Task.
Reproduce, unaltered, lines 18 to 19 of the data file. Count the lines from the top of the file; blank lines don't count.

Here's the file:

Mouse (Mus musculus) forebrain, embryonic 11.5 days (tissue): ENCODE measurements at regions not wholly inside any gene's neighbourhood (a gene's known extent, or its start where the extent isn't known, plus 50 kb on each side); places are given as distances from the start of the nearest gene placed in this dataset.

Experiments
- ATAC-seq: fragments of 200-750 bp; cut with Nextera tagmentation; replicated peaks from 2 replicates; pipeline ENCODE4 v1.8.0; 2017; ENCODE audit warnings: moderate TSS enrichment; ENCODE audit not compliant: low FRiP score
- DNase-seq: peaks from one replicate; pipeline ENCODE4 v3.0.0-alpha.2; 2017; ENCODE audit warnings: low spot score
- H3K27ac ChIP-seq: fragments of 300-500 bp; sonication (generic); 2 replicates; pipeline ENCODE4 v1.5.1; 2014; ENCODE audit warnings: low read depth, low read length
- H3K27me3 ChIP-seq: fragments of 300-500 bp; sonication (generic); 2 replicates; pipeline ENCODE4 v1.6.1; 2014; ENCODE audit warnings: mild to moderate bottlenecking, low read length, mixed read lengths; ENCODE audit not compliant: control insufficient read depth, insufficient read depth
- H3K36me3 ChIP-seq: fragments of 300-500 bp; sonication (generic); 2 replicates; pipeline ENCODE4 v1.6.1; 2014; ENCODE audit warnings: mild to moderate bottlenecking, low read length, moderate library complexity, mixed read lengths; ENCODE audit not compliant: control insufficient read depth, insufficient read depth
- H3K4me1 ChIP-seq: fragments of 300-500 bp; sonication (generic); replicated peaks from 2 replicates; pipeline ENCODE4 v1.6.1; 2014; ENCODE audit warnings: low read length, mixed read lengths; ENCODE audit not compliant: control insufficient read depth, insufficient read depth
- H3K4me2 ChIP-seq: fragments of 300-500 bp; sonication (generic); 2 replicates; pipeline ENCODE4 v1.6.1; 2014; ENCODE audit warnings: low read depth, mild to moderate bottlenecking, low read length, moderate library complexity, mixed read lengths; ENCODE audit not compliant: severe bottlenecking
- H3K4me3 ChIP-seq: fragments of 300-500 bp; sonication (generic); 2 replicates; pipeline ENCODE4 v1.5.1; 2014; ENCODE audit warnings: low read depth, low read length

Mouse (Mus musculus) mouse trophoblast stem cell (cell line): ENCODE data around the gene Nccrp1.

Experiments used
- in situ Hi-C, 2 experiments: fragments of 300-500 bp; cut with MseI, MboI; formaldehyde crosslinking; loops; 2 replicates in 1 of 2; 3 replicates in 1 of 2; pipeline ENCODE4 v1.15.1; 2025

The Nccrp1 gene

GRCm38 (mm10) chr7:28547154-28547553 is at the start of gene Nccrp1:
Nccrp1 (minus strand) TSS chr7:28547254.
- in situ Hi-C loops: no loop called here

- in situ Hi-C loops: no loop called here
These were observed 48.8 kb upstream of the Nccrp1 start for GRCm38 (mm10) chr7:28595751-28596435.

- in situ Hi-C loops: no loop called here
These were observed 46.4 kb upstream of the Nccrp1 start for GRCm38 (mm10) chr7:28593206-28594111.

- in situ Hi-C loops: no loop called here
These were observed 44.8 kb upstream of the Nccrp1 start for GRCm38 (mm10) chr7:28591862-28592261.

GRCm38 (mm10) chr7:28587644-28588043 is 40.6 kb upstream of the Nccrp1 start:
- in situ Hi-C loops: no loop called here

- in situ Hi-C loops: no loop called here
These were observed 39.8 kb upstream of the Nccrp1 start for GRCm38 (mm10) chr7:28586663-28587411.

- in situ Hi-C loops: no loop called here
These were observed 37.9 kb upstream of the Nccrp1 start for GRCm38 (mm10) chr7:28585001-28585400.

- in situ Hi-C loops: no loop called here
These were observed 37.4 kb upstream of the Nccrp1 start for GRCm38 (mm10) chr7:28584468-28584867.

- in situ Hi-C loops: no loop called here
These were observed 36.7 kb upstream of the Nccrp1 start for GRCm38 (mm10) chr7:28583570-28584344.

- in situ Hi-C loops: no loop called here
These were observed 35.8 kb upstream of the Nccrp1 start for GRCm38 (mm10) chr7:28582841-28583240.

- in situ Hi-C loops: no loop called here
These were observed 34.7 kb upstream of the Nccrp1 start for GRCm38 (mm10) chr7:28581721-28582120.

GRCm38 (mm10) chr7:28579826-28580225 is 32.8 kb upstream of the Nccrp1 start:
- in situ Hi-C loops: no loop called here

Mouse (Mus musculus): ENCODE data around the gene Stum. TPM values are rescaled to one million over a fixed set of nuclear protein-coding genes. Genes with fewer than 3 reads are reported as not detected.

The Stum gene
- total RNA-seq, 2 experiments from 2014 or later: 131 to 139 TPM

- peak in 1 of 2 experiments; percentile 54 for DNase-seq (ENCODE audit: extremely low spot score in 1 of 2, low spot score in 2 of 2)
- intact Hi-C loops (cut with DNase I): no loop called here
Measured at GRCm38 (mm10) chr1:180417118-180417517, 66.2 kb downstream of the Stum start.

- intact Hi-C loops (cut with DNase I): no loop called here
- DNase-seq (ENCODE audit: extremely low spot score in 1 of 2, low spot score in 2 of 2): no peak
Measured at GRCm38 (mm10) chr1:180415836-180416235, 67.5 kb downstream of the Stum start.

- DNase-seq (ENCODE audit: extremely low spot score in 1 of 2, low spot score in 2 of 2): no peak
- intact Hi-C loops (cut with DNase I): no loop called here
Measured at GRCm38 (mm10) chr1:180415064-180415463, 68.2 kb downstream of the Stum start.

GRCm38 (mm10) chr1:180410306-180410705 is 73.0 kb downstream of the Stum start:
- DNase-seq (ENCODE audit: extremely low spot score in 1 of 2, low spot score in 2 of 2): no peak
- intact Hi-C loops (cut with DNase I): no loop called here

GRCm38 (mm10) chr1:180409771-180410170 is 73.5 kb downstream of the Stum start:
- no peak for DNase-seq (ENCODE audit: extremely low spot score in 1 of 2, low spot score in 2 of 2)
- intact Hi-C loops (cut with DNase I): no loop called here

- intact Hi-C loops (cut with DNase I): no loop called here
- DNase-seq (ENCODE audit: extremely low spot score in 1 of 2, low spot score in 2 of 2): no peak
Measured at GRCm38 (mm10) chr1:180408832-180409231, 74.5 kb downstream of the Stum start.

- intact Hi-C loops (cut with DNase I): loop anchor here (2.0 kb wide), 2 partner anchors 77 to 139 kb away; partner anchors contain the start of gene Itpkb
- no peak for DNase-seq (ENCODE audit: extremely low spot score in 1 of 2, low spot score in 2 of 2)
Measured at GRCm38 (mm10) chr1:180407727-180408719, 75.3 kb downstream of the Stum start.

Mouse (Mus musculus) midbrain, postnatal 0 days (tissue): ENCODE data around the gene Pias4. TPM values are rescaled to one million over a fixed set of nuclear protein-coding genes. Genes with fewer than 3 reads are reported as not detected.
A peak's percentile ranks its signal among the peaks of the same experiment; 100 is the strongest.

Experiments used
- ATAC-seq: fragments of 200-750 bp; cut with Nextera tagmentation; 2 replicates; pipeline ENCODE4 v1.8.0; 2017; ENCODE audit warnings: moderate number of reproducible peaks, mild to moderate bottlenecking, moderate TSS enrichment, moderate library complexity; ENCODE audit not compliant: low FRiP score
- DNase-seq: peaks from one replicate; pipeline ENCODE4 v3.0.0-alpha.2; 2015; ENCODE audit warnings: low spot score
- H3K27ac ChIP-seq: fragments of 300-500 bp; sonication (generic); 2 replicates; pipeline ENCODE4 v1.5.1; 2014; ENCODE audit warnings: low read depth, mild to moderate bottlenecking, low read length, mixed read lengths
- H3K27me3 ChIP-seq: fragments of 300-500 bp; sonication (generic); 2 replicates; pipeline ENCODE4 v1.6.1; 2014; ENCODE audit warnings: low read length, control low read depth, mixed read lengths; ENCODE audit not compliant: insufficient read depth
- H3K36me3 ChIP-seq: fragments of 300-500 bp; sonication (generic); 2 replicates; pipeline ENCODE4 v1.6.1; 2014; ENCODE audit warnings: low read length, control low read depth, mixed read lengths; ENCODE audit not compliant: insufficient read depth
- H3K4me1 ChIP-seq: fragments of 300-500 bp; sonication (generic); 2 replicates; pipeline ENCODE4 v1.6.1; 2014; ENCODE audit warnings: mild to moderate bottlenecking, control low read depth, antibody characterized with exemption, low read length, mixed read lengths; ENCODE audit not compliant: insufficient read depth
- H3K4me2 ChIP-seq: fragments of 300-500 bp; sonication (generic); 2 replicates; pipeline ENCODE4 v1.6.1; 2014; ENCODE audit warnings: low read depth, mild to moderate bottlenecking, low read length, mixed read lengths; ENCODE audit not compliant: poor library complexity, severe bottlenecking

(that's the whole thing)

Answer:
- in situ Hi-C loops: no loop called here
These were observed 48.8 kb upstream of the Nccrp1 start for GRCm38 (mm10) chr7:28595751-28596435.